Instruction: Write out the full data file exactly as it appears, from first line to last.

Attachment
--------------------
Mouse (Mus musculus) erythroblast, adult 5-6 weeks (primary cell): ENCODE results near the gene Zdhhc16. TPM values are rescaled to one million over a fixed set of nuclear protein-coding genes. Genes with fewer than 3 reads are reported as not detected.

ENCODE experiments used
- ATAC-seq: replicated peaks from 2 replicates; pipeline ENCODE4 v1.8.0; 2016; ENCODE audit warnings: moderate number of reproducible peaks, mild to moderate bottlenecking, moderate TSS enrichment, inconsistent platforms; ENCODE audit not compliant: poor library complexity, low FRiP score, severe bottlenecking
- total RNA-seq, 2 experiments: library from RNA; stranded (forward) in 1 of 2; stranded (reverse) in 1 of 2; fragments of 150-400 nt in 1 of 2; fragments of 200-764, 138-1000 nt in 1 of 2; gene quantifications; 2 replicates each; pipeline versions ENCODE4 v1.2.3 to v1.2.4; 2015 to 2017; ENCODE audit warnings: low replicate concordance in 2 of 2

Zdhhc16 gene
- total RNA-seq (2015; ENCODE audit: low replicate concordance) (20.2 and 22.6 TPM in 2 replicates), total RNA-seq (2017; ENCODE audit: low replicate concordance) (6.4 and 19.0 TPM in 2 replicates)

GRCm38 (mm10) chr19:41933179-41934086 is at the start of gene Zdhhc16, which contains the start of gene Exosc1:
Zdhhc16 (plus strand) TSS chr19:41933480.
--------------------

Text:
Mouse (Mus musculus) erythroblast, adult 5-6 weeks (primary cell): ENCODE results near the gene Zdhhc16. TPM values are rescaled to one million over a fixed set of nuclear protein-coding genes. Genes with fewer than 3 reads are reported as not detected.

ENCODE experiments used
- ATAC-seq: replicated peaks from 2 replicates; pipeline ENCODE4 v1.8.0; 2016; ENCODE audit warnings: moderate number of reproducible peaks, mild to moderate bottlenecking, moderate TSS enrichment, inconsistent platforms; ENCODE audit not compliant: poor library complexity, low FRiP score, severe bottlenecking
- total RNA-seq, 2 experiments: library from RNA; stranded (forward) in 1 of 2; stranded (reverse) in 1 of 2; fragments of 150-400 nt in 1 of 2; fragments of 200-764, 138-1000 nt in 1 of 2; gene quantifications; 2 replicates each; pipeline versions ENCODE4 v1.2.3 to v1.2.4; 2015 to 2017; ENCODE audit warnings: low replicate concordance in 2 of 2

Zdhhc16 gene
- total RNA-seq (2015; ENCODE audit: low replicate concordance) (20.2 and 22.6 TPM in 2 replicates), total RNA-seq (2017; ENCODE audit: low replicate concordance) (6.4 and 19.0 TPM in 2 replicates)

GRCm38 (mm10) chr19:41933179-41934086 is at the start of gene Zdhhc16, which contains the start of gene Exosc1:
Zdhhc16 (plus strand) TSS chr19:41933480.